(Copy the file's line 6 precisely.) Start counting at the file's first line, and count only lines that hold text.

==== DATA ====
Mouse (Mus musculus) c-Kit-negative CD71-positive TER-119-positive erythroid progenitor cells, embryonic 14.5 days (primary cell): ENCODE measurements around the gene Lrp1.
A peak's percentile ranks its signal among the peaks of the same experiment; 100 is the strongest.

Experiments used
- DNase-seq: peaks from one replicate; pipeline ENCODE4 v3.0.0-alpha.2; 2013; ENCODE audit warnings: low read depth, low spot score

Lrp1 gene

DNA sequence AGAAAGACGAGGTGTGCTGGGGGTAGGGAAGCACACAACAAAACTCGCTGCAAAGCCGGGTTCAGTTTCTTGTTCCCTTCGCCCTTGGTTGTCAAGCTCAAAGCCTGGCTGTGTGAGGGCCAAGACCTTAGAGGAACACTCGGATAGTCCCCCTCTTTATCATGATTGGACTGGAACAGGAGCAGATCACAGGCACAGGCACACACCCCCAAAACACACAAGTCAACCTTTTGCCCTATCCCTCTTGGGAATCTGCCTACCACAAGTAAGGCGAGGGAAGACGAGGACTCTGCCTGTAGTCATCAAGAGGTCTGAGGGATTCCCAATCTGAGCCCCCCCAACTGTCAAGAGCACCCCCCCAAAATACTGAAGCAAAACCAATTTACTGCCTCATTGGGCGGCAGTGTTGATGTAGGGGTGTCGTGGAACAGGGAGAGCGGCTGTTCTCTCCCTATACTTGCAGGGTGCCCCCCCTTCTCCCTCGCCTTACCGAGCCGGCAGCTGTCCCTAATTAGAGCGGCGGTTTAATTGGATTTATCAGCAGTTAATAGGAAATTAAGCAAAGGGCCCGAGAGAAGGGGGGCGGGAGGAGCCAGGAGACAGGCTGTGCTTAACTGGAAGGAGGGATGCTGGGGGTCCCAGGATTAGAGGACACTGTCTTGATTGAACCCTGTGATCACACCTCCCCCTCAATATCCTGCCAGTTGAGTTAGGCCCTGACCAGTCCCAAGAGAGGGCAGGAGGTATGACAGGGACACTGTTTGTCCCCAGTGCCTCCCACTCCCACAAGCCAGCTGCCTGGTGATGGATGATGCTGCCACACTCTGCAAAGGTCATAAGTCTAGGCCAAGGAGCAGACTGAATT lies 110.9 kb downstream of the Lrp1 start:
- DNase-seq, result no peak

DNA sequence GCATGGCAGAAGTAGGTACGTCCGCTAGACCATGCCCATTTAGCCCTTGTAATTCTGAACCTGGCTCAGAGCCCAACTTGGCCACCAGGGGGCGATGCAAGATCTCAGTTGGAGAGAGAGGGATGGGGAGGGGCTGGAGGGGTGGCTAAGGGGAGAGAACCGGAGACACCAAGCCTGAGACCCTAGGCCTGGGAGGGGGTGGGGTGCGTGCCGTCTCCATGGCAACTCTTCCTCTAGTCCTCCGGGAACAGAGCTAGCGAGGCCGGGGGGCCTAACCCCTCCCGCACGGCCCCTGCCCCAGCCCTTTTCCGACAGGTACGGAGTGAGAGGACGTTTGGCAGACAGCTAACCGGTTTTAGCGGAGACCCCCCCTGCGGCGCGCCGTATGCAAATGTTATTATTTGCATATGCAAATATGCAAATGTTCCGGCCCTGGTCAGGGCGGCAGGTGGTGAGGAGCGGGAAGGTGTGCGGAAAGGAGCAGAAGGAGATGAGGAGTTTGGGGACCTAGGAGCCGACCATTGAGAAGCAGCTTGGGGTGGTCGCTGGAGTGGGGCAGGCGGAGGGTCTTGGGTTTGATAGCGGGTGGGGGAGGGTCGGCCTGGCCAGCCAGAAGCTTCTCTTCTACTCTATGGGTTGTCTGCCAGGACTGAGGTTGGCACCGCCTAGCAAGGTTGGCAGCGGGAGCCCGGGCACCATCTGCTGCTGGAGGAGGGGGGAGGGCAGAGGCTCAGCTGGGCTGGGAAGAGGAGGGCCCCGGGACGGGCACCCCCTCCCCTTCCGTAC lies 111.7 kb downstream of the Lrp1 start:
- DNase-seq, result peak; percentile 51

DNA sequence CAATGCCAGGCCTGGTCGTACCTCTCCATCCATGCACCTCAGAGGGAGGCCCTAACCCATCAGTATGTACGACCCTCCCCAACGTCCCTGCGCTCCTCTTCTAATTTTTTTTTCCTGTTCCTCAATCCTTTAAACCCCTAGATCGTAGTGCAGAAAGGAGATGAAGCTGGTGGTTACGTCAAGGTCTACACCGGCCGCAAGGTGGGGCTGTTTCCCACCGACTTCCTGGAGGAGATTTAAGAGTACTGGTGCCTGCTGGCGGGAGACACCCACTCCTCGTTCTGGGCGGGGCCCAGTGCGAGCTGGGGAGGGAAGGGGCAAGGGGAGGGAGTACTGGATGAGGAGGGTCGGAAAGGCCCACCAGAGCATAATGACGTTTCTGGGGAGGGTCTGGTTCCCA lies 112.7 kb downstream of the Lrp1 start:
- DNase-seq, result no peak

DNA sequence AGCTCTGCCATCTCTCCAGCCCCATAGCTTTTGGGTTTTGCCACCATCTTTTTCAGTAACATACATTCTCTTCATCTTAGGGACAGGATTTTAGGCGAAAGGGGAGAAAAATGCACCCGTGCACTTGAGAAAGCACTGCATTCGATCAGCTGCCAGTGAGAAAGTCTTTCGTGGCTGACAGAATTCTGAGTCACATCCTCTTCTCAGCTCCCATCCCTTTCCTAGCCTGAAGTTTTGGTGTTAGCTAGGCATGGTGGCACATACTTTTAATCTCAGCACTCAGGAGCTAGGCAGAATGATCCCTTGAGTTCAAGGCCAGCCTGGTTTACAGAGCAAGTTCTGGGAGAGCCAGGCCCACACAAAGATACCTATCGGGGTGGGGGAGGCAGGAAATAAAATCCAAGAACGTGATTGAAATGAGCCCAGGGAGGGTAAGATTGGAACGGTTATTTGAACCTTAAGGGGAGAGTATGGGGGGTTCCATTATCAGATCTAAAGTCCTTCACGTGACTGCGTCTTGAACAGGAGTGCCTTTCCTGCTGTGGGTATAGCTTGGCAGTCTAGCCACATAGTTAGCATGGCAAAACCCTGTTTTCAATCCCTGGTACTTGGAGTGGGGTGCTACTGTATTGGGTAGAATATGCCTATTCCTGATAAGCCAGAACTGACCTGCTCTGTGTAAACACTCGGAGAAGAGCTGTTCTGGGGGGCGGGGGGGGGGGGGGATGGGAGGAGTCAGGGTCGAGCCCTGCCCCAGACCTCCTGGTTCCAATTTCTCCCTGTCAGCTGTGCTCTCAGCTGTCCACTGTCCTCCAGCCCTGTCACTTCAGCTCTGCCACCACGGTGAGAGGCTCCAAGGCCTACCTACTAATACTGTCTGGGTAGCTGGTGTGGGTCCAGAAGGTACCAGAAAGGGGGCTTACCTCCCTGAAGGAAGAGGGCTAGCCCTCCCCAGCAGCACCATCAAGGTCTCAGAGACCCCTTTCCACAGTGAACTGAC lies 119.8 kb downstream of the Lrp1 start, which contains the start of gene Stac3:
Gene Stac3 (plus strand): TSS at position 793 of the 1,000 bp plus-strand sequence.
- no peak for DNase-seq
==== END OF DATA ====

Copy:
DNA sequence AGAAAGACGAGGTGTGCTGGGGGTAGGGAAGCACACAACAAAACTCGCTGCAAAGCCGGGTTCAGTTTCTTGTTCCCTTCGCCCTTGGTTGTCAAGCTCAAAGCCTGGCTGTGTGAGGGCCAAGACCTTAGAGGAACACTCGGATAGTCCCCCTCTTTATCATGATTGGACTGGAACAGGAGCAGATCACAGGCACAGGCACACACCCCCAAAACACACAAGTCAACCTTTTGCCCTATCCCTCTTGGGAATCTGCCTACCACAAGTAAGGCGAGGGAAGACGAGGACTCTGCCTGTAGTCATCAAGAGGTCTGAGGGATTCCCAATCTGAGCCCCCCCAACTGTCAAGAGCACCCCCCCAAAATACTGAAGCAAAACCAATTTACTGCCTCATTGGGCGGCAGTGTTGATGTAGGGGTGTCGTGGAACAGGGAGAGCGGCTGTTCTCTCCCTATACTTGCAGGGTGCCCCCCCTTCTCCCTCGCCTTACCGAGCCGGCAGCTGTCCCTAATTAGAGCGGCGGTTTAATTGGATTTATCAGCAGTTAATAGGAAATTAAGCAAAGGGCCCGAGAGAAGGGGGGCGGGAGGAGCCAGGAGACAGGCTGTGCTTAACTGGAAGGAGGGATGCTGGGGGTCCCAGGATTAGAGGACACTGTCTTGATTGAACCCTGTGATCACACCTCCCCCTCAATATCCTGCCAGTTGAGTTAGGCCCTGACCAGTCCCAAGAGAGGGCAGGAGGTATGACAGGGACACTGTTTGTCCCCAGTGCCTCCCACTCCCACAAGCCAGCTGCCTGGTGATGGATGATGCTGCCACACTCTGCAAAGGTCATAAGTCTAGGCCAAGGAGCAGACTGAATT lies 110.9 kb downstream of the Lrp1 start: